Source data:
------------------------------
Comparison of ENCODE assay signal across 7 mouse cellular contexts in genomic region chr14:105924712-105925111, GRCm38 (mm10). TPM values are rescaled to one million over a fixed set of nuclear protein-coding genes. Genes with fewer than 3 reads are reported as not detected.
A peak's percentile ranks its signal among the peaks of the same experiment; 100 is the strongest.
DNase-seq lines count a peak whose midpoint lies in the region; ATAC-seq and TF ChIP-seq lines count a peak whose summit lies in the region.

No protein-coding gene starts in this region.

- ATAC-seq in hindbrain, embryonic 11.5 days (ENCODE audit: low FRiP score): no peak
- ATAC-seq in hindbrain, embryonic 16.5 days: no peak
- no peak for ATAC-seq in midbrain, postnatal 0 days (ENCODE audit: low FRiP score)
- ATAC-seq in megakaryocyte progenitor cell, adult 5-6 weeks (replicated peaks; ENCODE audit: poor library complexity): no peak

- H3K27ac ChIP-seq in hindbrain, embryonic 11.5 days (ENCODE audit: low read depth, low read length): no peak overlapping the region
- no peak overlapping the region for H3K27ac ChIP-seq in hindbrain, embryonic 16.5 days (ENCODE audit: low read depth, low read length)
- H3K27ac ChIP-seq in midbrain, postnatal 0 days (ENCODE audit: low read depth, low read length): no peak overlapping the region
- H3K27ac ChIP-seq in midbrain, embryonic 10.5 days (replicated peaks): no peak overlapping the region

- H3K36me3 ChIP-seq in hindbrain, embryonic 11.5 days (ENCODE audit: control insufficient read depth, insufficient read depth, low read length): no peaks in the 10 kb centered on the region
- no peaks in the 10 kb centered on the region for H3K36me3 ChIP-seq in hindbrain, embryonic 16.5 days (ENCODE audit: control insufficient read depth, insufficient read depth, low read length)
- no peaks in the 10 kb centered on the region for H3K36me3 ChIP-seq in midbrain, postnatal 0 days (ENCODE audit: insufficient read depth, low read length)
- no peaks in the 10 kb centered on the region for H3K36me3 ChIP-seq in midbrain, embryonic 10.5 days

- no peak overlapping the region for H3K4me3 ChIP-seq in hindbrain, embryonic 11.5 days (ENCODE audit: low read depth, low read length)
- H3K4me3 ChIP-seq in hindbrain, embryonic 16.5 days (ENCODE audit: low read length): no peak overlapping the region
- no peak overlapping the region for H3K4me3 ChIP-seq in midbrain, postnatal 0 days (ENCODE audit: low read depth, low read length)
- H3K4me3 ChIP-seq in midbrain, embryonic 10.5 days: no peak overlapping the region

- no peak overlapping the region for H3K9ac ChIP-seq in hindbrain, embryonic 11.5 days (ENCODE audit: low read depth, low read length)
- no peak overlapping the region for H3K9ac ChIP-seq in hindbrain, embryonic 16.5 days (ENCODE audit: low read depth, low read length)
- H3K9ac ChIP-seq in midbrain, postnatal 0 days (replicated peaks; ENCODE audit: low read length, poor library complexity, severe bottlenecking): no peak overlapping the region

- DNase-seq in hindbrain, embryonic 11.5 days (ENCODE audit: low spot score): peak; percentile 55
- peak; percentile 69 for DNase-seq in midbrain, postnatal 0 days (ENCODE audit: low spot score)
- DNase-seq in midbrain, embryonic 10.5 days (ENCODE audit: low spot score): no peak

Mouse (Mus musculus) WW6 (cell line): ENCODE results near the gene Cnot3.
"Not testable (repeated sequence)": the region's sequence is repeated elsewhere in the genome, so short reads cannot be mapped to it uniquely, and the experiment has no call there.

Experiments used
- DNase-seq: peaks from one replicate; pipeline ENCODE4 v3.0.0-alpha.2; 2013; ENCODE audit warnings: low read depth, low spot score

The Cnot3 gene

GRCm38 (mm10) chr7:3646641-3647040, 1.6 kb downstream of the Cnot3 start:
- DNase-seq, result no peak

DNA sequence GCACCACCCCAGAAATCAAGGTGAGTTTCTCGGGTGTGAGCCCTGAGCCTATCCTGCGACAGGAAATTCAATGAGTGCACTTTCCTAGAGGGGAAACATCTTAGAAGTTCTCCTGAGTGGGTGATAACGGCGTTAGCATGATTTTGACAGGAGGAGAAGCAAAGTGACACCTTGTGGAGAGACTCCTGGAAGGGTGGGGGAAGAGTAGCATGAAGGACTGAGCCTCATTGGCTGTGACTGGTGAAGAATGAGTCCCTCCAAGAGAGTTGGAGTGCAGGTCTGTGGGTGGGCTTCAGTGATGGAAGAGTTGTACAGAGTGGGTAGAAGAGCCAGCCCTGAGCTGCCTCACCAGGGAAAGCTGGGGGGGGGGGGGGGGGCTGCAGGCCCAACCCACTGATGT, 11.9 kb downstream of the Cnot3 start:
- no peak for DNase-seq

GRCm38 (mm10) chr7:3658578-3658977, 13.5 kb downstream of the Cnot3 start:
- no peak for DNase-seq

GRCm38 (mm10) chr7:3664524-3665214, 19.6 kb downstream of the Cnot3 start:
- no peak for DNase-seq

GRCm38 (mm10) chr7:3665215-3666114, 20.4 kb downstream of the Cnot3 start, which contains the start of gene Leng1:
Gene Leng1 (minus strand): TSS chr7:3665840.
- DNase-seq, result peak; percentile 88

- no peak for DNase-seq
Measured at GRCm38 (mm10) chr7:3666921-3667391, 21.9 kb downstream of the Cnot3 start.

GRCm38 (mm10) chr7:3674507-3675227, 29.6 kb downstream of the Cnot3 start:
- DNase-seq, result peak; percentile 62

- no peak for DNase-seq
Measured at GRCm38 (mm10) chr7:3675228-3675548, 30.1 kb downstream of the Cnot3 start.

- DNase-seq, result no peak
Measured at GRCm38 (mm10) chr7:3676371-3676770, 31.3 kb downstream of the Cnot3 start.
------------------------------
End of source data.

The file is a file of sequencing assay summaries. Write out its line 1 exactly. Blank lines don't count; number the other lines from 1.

Comparison of ENCODE assay signal across 7 mouse cellular contexts in genomic region chr14:105924712-105925111, GRCm38 (mm10). TPM values are rescaled to one million over a fixed set of nuclear protein-coding genes. Genes with fewer than 3 reads are reported as not detected.